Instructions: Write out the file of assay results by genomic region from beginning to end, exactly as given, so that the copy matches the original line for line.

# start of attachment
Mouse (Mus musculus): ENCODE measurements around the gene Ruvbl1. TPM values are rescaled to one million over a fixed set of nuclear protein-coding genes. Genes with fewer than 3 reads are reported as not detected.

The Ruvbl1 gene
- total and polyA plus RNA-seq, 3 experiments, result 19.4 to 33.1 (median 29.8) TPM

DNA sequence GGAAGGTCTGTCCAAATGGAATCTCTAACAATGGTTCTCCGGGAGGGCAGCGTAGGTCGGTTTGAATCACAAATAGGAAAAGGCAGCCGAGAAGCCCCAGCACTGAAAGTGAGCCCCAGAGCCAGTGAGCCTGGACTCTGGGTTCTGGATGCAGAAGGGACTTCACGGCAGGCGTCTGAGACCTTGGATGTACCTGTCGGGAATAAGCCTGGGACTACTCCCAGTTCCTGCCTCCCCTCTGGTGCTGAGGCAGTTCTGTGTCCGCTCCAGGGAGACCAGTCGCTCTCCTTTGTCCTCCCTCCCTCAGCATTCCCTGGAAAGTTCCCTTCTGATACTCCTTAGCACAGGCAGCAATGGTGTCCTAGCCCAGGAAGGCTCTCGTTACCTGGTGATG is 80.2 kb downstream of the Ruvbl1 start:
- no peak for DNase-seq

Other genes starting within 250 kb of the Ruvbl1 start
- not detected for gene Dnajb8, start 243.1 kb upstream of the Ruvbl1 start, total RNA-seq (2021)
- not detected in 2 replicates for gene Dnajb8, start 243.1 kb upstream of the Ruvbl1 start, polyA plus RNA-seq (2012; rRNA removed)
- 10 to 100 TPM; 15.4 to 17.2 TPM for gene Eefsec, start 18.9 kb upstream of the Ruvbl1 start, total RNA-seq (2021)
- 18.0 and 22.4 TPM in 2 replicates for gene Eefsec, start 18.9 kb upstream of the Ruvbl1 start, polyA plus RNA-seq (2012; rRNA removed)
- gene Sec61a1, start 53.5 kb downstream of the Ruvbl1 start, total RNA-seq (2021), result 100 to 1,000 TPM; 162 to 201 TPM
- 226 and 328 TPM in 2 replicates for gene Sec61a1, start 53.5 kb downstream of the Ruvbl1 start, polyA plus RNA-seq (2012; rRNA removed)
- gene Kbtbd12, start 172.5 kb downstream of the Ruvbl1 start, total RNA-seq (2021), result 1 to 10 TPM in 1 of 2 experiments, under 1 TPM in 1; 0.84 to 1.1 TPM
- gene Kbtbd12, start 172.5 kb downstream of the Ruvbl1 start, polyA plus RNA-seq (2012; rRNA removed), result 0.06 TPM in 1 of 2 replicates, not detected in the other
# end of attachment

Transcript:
Mouse (Mus musculus): ENCODE measurements around the gene Ruvbl1. TPM values are rescaled to one million over a fixed set of nuclear protein-coding genes. Genes with fewer than 3 reads are reported as not detected.

The Ruvbl1 gene
- total and polyA plus RNA-seq, 3 experiments, result 19.4 to 33.1 (median 29.8) TPM

DNA sequence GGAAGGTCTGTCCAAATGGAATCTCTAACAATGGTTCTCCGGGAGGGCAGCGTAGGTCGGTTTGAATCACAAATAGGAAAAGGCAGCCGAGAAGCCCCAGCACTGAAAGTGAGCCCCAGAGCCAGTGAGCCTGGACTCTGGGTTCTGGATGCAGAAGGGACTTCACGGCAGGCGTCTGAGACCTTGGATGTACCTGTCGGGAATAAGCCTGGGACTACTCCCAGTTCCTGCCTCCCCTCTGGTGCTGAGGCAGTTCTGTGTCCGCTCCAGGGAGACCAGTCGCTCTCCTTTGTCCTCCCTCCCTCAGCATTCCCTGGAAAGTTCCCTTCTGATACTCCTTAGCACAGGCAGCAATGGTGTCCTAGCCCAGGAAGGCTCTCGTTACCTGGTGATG is 80.2 kb downstream of the Ruvbl1 start:
- no peak for DNase-seq

Other genes starting within 250 kb of the Ruvbl1 start
- not detected for gene Dnajb8, start 243.1 kb upstream of the Ruvbl1 start, total RNA-seq (2021)
- not detected in 2 replicates for gene Dnajb8, start 243.1 kb upstream of the Ruvbl1 start, polyA plus RNA-seq (2012; rRNA removed)
- 10 to 100 TPM; 15.4 to 17.2 TPM for gene Eefsec, start 18.9 kb upstream of the Ruvbl1 start, total RNA-seq (2021)
- 18.0 and 22.4 TPM in 2 replicates for gene Eefsec, start 18.9 kb upstream of the Ruvbl1 start, polyA plus RNA-seq (2012; rRNA removed)
- gene Sec61a1, start 53.5 kb downstream of the Ruvbl1 start, total RNA-seq (2021), result 100 to 1,000 TPM; 162 to 201 TPM
- 226 and 328 TPM in 2 replicates for gene Sec61a1, start 53.5 kb downstream of the Ruvbl1 start, polyA plus RNA-seq (2012; rRNA removed)
- gene Kbtbd12, start 172.5 kb downstream of the Ruvbl1 start, total RNA-seq (2021), result 1 to 10 TPM in 1 of 2 experiments, under 1 TPM in 1; 0.84 to 1.1 TPM
- gene Kbtbd12, start 172.5 kb downstream of the Ruvbl1 start, polyA plus RNA-seq (2012; rRNA removed), result 0.06 TPM in 1 of 2 replicates, not detected in the other